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Determination of Heavy Metals in Talc and Magnesium

Determination of Heavy Metals in Talc and Magnesium

The brown colour produced by the material with hydrogen sulphide solution is matched against that produced with a standard lead solution. These testing methods in the determination of heavy metals such as lead in talc determination Magnesium as MGO, and heavy metal analysis in water.

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Apparatus: Nessler Cylinders - 50 ml capacity

Reagents of heavy metals:

Perchloric Acid - 60 per cent (m/m)

Hydrofluoric Acid - 40 per cent (m/m)

Citric Acid - Solid

Ammonium Hydroxide(Purity) - Dilute one volume of liquor ammonia (relative density 0.90) with 10 volumes of water.

Hydrogen Sulphide Solution - Saturated solution (freshly prepared)

Standard Lead Solution - Dissolve 1.600 g of lead nitrate in water and make up the solution to exactly 1000 ml. Pipette out 10 ml of the solution and dilute it again with water to 1000 ml. One millilitre of the final solution contains 0.01 mg of lead (Pb). The solution should be freshly prepared.

Testing Procedure of heavy metals

1. Place 2.0 g of the material, accurately weighed, in a platinum dish and incinerate for about 2 hours at 525 to 550°C.

2. Cool and treat with 5 ml of perchloric acid. Take to fumes on a hot plate with three successive portions of hydrofluoric acid.

3. Cool and dilute with water. Filter the solution, if necessary, with suction, through a fine-fritted glass filter catching the filtrate in a 500 ml glass-stoppered conical flask.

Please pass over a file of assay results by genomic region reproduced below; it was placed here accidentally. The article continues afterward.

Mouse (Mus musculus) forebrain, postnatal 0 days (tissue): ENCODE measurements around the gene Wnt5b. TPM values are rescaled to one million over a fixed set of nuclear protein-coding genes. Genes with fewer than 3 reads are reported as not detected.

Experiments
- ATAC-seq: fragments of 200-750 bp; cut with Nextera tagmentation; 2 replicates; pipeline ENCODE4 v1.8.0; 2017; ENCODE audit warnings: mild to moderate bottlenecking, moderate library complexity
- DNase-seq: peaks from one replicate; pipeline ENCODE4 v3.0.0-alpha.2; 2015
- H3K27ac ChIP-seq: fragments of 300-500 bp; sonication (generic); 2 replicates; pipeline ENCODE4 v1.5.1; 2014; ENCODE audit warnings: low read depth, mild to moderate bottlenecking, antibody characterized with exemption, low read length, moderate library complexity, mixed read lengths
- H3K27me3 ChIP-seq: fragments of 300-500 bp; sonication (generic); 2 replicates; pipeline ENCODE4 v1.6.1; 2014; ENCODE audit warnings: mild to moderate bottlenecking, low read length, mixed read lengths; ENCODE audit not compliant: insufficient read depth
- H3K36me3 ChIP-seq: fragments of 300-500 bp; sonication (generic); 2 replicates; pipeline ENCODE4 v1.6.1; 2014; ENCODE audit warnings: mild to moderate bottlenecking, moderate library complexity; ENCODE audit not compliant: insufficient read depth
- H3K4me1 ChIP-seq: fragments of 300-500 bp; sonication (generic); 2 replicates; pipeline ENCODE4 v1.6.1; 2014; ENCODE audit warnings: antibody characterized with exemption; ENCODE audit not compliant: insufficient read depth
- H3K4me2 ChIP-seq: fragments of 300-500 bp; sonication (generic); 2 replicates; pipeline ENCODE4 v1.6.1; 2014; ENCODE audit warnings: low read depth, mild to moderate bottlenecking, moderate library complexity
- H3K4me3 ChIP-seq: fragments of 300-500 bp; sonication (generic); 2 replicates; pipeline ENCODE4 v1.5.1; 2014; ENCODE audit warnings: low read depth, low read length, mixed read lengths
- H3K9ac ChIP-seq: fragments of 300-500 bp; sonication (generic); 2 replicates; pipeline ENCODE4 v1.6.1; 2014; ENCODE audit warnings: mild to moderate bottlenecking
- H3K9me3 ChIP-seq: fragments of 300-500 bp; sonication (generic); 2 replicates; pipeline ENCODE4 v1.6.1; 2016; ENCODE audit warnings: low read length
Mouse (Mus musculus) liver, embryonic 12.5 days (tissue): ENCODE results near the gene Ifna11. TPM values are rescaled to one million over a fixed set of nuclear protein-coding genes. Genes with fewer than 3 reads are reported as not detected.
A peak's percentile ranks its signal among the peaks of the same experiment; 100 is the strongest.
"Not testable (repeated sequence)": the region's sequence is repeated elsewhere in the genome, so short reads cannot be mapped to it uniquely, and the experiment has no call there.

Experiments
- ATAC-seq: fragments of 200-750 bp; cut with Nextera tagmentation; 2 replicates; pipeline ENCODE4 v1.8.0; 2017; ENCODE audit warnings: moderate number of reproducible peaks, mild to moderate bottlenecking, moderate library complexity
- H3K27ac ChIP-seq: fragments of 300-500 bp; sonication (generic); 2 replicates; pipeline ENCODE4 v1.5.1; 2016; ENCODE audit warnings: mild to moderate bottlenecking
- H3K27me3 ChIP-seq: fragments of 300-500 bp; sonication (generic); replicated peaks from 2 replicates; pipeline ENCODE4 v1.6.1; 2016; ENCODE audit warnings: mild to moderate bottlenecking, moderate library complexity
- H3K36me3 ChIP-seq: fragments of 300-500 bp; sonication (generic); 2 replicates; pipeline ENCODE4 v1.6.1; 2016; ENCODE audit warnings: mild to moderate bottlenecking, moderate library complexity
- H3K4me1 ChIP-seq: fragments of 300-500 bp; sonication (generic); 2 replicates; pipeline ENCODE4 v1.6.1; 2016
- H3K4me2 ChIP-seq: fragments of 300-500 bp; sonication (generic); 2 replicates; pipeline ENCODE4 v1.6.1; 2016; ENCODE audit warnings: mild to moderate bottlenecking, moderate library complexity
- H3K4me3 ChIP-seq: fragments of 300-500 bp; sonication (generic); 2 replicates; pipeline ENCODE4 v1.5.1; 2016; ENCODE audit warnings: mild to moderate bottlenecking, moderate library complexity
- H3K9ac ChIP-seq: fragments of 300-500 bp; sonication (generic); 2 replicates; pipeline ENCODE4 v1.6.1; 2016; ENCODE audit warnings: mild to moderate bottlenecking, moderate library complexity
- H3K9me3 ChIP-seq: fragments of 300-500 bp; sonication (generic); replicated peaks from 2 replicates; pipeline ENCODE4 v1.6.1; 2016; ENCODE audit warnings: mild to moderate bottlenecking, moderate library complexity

4. Transfer the solution to a Nessler cylinder. Add 10 g of citric acid and adjust to pH 3.0 to 3.4 by adding dilute ammonium hydroxide (yellow to purple colour with bromophenol blue indicator).

5. Add 10 ml of hydrogen sulphide solution and mix.

6. Carry out simultaneously a control test using 4 ml of standard lead solution and the same quantities of other reagents as used with the material.

7. Allow the cylinders to stand for 10 minutes and compare the colour in the two cylinders.

Note: The material shall be taken as having satisfied the requirement prescribed if the intensity of the colour produced in the test with the material is not greater than that produced in the control test.

Determination of Magnesium as MGO

On fusion with anhydrous sodium carbonate, magnesium silicate gets converted into magnesium oxide which is then titrated against a standard EDTA solution.


Concentrated Hydrochloric Acid

Strong Ammonia Solution

Anhydrous Sodium Carbonate

Standard EDTA solution - 0.05 M

Strong Ammonia - Dissolve 6.75 g of ammonium chloride in 74 ml of strong Ammonia solution and dilute to 100 ml with water.

Determination of heavy metals as lead in talc and Magnesium as MGO

Testing Procedure of Magnesium as MGO:

1. Weigh accurately a clean, dry platinum crucible containing approximately about 0.2 g of anhydrous sodium carbonate.

2. Weigh-in accurately about 0.12 g of the Talc sample, followed by a further quantity of approximately 0.4 g of anhydrous sodium carbonate.

3. Fuse the mixture by heating the crucible with the lid over a flame for about 30 minutes.

4. Extract the fused mass with instalments of about 3-4 ml of concentrated Hydrochloric acid (crush the fused mass with a glass rod to facilitate the extraction) and transfer quantitatively to

150 ml beaker.

5. Wash the crucible and the lid with water and transfer them to the beaker.

6. Dissolve by stirring and gently crushing with the glass rod and boil, if required for complete digestion.

7. Cool and neutralize by slowly adding ammonia solution till a white precipitate appears.

8. Add a little excess ammonia. Cool and filter through a wet filter paper into a 500 ml conical flask. Give washings with distilled water.

9. Add 10-12 ml strong ammonia-ammonium chloride solution, a pinch of solo chrome black indicator, and titrate against standard 0.05 M EDTA solution to a blue endpoint.

CALCULATION of Magnesium as MgO:

 V x 0.002015 x M x 100

Magnesium as MgO, % by mass = ---------------------

 ;W x 0.05


V = Volume of 0.05 M EDTA solution

M = Molarity of EDTA solution, and

W = Weight of talc taken for fusion in g

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